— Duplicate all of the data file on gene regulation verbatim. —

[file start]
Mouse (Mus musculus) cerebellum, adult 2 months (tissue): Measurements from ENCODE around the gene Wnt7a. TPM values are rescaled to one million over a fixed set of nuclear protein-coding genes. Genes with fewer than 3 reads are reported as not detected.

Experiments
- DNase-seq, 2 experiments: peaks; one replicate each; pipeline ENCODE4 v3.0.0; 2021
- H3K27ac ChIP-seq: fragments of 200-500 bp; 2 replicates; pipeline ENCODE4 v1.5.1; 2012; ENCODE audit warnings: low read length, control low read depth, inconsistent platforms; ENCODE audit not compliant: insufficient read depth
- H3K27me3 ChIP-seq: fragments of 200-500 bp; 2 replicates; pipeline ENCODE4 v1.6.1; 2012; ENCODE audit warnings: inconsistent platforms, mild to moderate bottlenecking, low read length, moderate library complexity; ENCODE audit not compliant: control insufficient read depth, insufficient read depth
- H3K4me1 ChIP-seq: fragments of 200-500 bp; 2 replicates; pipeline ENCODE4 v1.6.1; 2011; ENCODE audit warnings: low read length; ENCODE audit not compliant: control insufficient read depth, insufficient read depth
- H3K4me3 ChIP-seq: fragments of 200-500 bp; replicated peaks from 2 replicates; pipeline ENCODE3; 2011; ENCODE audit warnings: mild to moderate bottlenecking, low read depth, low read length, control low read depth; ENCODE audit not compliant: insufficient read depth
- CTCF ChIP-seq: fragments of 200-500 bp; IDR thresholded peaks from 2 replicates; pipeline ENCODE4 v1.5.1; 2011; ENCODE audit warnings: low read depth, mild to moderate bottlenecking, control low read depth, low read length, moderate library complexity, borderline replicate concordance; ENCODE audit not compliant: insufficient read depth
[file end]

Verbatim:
Mouse (Mus musculus) cerebellum, adult 2 months (tissue): Measurements from ENCODE around the gene Wnt7a. TPM values are rescaled to one million over a fixed set of nuclear protein-coding genes. Genes with fewer than 3 reads are reported as not detected.

Experiments
- DNase-seq, 2 experiments: peaks; one replicate each; pipeline ENCODE4 v3.0.0; 2021
- H3K27ac ChIP-seq: fragments of 200-500 bp; 2 replicates; pipeline ENCODE4 v1.5.1; 2012; ENCODE audit warnings: low read length, control low read depth, inconsistent platforms; ENCODE audit not compliant: insufficient read depth
- H3K27me3 ChIP-seq: fragments of 200-500 bp; 2 replicates; pipeline ENCODE4 v1.6.1; 2012; ENCODE audit warnings: inconsistent platforms, mild to moderate bottlenecking, low read length, moderate library complexity; ENCODE audit not compliant: control insufficient read depth, insufficient read depth
- H3K4me1 ChIP-seq: fragments of 200-500 bp; 2 replicates; pipeline ENCODE4 v1.6.1; 2011; ENCODE audit warnings: low read length; ENCODE audit not compliant: control insufficient read depth, insufficient read depth
- H3K4me3 ChIP-seq: fragments of 200-500 bp; replicated peaks from 2 replicates; pipeline ENCODE3; 2011; ENCODE audit warnings: mild to moderate bottlenecking, low read depth, low read length, control low read depth; ENCODE audit not compliant: insufficient read depth
- CTCF ChIP-seq: fragments of 200-500 bp; IDR thresholded peaks from 2 replicates; pipeline ENCODE4 v1.5.1; 2011; ENCODE audit warnings: low read depth, mild to moderate bottlenecking, control low read depth, low read length, moderate library complexity, borderline replicate concordance; ENCODE audit not compliant: insufficient read depth